Google on Tuesday announced the selection of 60 eligible startups across Africa with $4 million funding to enable them to scale up their ongoing work.
The programme, called Google Black Founders Fund (BFF) for African startups, is the second phase of the global tech giant’s funding.
Folarin Aiyegbusi, Google’s Head of Startup Ecosystem, Sub-Sahara Africa, said in a statement that the startups joining the programme would receive a total of $4 million in funding.
He listed the top five countries with the most startups selected for the programme: Nigeria with 23 grantees, Kenya with 12, and Rwanda with six grantees.
Mr Aiyegbusi said South Africa had five grantees and Uganda had four grantees.
According to him, Botswana and Senegal have one selected startup each, Cameroon and Ghana both have three grantees each, while Ethiopia has two selected grantees.
‘’Each of the selected startups would receive support in the form of a six-month training programme that includes access to a network of mentors to assist in tackling challenges,’’ Mr Aiyegbusi said.
According to him, the startups will also be part of tailored workshops, support networks and community-building sessions.
Mr Aiyegbusi said the 60 grantees would also get non-dilutive awards of between $50,000 and $100,000 and up to $200,000 in Google Cloud credit.
He said that grantees, made up of 50 per cent women-led businesses, hailed from Botswana, Cameroon, Ethiopia, Ghana, Kenya, Nigeria, Rwanda, Senegal, South Africa and Uganda.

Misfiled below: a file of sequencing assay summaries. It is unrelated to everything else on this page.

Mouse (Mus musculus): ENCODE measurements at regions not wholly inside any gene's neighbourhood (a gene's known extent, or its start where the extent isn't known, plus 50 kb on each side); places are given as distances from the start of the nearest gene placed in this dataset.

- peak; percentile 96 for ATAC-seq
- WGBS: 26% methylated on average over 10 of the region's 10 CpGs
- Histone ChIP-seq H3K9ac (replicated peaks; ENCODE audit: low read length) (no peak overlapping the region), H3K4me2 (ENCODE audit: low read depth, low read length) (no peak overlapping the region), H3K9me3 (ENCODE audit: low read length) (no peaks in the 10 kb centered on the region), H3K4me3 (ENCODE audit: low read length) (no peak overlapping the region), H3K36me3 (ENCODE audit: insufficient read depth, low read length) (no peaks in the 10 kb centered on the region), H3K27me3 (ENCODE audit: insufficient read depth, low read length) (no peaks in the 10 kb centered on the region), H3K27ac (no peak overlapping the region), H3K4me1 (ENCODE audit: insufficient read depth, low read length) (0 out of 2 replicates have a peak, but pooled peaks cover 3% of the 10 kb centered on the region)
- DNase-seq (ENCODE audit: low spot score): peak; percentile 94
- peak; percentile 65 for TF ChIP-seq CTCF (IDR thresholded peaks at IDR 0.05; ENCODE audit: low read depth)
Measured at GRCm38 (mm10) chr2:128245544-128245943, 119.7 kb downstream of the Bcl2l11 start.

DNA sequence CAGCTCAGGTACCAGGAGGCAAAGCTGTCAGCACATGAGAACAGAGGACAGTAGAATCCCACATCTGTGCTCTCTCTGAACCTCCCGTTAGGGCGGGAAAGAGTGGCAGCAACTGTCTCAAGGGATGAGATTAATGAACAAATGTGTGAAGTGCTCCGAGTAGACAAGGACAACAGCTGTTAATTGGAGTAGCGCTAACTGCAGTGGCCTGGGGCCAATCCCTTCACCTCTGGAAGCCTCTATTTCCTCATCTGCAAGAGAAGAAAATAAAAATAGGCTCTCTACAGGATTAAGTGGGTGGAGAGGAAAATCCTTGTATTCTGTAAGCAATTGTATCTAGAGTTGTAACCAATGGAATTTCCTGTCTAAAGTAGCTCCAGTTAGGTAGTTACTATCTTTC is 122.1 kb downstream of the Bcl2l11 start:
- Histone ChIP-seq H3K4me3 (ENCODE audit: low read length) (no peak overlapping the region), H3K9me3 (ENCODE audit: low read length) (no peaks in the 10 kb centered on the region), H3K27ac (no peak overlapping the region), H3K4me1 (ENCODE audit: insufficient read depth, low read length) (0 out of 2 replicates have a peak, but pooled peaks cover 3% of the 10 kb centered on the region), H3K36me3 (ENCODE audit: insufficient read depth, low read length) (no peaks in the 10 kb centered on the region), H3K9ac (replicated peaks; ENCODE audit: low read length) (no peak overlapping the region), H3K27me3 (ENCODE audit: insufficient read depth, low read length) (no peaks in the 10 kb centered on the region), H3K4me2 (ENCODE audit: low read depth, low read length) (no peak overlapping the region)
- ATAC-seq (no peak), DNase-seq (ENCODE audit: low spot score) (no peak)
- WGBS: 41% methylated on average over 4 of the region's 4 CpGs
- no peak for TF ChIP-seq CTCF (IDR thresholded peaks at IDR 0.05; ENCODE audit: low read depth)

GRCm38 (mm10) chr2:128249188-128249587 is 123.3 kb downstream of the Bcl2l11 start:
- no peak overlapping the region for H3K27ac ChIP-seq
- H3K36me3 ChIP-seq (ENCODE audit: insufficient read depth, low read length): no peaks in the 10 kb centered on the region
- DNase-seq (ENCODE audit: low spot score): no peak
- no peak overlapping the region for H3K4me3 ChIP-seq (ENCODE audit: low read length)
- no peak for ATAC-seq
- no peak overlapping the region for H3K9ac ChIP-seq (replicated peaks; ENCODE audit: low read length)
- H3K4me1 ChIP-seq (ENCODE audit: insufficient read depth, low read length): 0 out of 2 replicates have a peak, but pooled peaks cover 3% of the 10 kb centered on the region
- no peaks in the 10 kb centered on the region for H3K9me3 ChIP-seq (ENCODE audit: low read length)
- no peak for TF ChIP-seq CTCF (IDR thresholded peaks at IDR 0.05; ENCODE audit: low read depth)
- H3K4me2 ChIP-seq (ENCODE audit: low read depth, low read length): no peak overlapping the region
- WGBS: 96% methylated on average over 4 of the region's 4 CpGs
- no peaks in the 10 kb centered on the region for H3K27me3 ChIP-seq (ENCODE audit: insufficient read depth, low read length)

According to Mr Aiyegbusi, the startups specialised in sectors such as fintech, healthcare, e-commerce, logistics, agtech, education, hospitality and smart cities.
Mr Aiyegbusi said the Google for startups programme, launched in April 2012, had created over 4,600 jobs and raised more than $290 million in funding.
He added that the programme would introduce the grantees in Africa to Google’s products, connections, and best practices.
According to him, funding for the programme will be distributed through Google’s implementation partner, CcHUB.
Mr Aiyegbusi said the equity-free cash assistance would enable the startups to take care of immediate needs such as paying staff, funding inventory, and maintaining software licences.
He explained that this was to help the grantees buffer the cost of taking on debt in the early stages of their businesses, as many of them had no steady revenue streams yet.